Penticton Secondary School ready to perform ‘Mean Girls the Musical’ after months of work

Mean Girls on local stage

Casey Richardson

Even 20 years after the original movie came out, cast members of the Penticton Secondary School’s production of ‘Mean Girls the Musical’ say the themes are still relevant today.

Students Billie McFadyen and Xena Sidwell said they have enjoyed getting to work on a show that speaks to the high school experience.

The story follows Cady Heron, who moves from the isolation of the African Savana to the jungles of high school. Here she will meet her new friends Damien and Janis and they will plot to take down the Plastics but will learn valuable lessons along the way.

“I would definitely still say it's relevant today. Lots of good life lessons in there for sure,” McFadyen said, adding that she resonated with Heron's character.

“I think Cady Heron's part of going through every stage of finding herself to try and fit in and then realizing you don't have to fit in to be happy.”

Sidwell said she thinks everyone can relate to it in some way.

“It's just overall a really good reflection of high school life, unfortunately.”

Teens have been rehearsing since November, putting in hours of work for the High School version of the show, which will have its debut at Cleland Theatre on Wednesday night.

Director and theatre teacher Andrew Knudsen said he chose the show for quite a few reasons, which included getting to produce a musical with a strong female cast and this being the first time that the rights were available to the show.

“It's also very in the media right now,” he said, referring to the movie based on the musical that hit theatres in early 2024.

“What makes it fun, obviously, is Tina Fey wrote it. So it's very funny, very Saturday Night Live, very in the spirit of the old movie. It's fun for me because that was in my youth when I watched that film, right?”

He also said it was a good opportunity for the kids to show what their life's like to an audience.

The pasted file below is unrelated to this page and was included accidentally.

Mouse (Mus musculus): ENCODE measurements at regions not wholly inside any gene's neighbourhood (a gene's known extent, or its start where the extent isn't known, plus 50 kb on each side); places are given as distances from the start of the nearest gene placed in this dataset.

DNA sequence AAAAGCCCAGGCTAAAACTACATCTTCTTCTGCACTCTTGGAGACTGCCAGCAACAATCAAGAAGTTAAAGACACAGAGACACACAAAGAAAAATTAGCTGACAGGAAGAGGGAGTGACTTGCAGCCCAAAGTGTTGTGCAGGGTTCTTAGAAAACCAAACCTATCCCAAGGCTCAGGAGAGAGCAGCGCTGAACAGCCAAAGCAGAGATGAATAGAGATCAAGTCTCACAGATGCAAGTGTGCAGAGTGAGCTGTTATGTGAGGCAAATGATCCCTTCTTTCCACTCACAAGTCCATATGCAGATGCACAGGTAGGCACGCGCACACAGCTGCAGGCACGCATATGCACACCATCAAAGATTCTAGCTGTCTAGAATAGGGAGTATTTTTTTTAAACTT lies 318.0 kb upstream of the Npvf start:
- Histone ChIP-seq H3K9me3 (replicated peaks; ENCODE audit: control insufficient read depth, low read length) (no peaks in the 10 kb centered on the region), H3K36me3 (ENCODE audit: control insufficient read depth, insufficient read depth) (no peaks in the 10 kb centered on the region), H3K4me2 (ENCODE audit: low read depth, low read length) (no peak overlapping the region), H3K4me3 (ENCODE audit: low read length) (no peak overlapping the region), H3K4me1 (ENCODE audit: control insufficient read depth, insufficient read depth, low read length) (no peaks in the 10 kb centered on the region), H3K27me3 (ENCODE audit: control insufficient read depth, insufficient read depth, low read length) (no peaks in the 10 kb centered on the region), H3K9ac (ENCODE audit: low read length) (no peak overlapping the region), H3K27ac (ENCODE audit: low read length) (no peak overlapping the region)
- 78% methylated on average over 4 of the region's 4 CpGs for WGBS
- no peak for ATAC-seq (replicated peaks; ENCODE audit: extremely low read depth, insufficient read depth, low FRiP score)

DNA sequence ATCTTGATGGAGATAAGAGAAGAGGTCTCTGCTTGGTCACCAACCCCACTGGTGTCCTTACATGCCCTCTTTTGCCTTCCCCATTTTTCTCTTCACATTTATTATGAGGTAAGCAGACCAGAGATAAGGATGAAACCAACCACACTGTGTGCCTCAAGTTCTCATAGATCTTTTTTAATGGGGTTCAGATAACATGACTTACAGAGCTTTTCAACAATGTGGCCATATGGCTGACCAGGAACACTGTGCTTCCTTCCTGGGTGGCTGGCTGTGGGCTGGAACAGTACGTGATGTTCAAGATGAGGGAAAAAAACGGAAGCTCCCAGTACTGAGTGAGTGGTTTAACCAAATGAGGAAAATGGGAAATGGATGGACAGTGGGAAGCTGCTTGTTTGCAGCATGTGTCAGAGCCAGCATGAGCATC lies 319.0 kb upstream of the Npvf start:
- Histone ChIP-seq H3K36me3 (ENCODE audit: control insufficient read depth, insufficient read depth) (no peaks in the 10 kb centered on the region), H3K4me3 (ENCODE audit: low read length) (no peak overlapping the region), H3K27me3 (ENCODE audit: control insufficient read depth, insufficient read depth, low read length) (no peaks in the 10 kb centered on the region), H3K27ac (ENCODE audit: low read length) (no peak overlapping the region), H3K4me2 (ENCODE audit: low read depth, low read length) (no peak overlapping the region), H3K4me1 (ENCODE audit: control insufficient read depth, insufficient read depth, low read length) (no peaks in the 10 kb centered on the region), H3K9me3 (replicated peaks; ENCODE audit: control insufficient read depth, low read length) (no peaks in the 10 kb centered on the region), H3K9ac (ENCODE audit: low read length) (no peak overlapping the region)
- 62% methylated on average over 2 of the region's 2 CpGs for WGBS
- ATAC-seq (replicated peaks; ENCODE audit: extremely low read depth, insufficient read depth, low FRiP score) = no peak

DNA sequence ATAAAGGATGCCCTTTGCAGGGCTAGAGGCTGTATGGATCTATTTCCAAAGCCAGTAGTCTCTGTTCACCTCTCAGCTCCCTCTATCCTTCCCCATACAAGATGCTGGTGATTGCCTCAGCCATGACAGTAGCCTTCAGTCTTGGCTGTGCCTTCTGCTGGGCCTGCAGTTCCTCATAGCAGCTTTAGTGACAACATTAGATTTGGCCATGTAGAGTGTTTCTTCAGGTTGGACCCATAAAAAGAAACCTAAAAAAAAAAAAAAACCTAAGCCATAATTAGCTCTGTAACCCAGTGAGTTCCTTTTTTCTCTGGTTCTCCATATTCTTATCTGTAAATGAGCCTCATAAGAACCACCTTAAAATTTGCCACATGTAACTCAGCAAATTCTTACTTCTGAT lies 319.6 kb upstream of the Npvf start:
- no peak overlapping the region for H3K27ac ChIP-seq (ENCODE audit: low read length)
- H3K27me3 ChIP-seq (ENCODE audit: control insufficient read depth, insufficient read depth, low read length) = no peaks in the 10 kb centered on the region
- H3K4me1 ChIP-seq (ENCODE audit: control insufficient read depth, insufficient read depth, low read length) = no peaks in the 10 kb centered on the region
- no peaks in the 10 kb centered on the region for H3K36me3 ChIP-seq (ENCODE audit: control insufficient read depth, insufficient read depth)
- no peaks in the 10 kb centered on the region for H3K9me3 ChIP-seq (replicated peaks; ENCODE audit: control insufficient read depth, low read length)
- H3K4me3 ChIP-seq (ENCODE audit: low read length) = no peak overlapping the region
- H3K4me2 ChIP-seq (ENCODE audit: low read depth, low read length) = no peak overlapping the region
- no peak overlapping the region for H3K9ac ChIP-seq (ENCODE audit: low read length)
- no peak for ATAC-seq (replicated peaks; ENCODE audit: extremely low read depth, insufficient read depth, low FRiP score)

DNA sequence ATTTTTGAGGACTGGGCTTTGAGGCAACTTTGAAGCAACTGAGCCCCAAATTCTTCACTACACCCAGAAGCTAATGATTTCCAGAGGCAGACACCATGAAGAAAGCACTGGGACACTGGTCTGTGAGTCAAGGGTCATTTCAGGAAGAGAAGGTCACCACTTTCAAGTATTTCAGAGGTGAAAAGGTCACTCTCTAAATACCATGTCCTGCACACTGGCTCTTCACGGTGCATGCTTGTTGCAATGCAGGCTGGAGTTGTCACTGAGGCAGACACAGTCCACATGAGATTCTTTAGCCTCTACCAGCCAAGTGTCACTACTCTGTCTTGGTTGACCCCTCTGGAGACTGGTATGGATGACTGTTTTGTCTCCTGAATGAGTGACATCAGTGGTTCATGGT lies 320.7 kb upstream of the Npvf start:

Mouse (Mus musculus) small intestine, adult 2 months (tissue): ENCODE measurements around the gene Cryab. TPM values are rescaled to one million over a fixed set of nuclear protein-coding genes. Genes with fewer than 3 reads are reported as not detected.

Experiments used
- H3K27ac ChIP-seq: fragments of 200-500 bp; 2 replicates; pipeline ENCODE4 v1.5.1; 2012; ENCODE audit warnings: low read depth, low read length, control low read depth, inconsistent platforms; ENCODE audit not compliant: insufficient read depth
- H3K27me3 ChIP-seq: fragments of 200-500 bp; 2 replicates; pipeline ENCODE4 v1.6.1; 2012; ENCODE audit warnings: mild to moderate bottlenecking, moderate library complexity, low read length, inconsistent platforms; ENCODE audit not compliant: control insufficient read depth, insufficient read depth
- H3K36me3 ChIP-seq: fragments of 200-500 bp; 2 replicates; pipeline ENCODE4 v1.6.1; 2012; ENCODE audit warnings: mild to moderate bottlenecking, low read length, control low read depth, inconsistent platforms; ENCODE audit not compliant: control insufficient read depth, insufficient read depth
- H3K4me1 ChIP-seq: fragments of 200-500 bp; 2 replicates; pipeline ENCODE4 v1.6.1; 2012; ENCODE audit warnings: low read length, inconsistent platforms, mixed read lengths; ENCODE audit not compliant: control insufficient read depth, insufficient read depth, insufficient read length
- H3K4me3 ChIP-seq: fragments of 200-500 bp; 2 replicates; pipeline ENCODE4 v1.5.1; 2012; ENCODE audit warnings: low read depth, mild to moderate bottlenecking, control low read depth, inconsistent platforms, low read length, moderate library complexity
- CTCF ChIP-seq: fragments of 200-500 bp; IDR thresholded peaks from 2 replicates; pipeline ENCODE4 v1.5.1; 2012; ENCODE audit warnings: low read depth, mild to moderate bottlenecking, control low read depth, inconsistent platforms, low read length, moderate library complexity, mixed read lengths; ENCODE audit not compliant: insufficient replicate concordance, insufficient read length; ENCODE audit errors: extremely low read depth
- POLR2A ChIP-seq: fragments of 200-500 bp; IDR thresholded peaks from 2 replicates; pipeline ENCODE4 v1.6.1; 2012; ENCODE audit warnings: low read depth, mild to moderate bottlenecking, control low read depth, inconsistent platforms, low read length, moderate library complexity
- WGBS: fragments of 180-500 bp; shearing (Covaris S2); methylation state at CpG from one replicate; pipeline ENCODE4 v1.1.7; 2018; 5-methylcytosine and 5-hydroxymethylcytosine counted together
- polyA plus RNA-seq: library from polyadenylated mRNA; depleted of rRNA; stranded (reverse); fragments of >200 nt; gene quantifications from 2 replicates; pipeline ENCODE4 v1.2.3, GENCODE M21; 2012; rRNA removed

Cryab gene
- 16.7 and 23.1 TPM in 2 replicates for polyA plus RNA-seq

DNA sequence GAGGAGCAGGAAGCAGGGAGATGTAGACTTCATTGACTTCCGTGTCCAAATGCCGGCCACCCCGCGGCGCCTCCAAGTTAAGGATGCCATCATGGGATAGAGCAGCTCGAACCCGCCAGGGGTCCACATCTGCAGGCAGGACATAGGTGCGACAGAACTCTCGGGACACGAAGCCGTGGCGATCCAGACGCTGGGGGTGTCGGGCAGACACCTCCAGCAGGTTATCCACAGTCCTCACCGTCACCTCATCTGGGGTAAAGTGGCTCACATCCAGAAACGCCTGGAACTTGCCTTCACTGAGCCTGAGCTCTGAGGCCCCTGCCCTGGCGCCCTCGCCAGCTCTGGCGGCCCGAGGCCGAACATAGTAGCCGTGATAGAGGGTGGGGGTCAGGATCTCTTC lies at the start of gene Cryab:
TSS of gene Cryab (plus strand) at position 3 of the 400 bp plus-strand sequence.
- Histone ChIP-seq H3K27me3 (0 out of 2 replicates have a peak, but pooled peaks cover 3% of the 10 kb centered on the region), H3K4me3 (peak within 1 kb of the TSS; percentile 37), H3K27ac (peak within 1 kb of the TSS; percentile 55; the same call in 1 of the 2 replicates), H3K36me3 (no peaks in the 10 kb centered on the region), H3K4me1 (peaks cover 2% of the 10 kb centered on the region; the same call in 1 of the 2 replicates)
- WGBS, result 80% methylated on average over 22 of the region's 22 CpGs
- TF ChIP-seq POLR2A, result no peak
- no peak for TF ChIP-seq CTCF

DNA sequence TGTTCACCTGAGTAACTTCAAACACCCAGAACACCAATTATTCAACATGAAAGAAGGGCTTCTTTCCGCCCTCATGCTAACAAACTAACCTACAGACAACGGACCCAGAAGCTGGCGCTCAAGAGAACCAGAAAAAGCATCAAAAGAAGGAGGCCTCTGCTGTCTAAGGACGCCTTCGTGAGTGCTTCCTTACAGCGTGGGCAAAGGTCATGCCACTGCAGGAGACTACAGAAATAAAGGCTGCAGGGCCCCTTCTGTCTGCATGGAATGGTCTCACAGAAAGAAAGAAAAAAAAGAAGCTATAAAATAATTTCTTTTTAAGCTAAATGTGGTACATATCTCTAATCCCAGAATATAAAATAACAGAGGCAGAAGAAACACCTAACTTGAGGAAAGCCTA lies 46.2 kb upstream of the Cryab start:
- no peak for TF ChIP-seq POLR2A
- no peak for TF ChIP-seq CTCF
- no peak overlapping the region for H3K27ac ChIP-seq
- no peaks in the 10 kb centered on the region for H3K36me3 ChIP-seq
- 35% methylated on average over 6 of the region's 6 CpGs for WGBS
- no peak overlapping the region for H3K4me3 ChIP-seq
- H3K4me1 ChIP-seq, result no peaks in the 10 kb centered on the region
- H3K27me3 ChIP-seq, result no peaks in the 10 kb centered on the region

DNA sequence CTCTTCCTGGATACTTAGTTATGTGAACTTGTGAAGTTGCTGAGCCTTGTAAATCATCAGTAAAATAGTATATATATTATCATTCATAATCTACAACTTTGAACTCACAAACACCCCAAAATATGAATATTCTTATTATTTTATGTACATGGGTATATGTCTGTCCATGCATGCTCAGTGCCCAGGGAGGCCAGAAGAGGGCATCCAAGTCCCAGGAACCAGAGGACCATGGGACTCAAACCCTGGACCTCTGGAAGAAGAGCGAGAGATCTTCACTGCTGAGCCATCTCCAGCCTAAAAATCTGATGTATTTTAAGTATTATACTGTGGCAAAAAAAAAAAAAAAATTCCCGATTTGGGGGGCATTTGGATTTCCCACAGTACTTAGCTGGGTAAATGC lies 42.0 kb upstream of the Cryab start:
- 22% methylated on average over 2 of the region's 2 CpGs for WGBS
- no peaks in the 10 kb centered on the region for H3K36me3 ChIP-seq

“Sometimes life really imitates art and in this case, it's true. This is oftentimes what the kids deal with. There's really light topics, but really heavy topics that are discussed as well, and failures and bad decisions and all that stuff that you find in high school and as a teenager.”

The production has been a big undertaking, with 40 students in the cast, along with 15 band members, and work done by digital media students, the art department and wood shop.

“So really, at the end of the day, there's probably a few hundred people who were actually involved in this production,” Knudsen said.

Throughout rehearsals, the cast has learned tap dancing, vocal work, and acting work, but Knudsen said, that beyond that, it teaches kids resiliency.

“This is a tough thing to do. It teaches kids the the ability to press forward, as I tell kids all the time, something's going to go wrong. We don't know what it is and it's going to change every single night. It's your job to keep pushing through to allow your audience to be swept up in it.”

McFadyen, who plays Cady’s mom in the show and a couple smaller parts, said the show has been a lot of hard work.

“I would definitely say it's the most difficult show I've done. There are no other words other than it's a tough show. It's a lot,” she said. “Dedication and just hard work and working with people maybe that you don't like so much. But in the end, you still are good friends with everyone.”

Sidwell, who plays Regina George’s mom, echoed that sentiment.

“It's definitely been a challenge. The show is bigger than the last two shows that we've done in any show that we've done before. And it's been a learning curve, especially with having a bigger cast,” she said.

People are encouraged to come watch the show for a good laugh and to experience a callback to the original movie.

Mean Girls the Musical opens on Wednesday at 7 p.m., with shows on Thursday, Friday and Saturday. Tickets are $15 and can be found online here.

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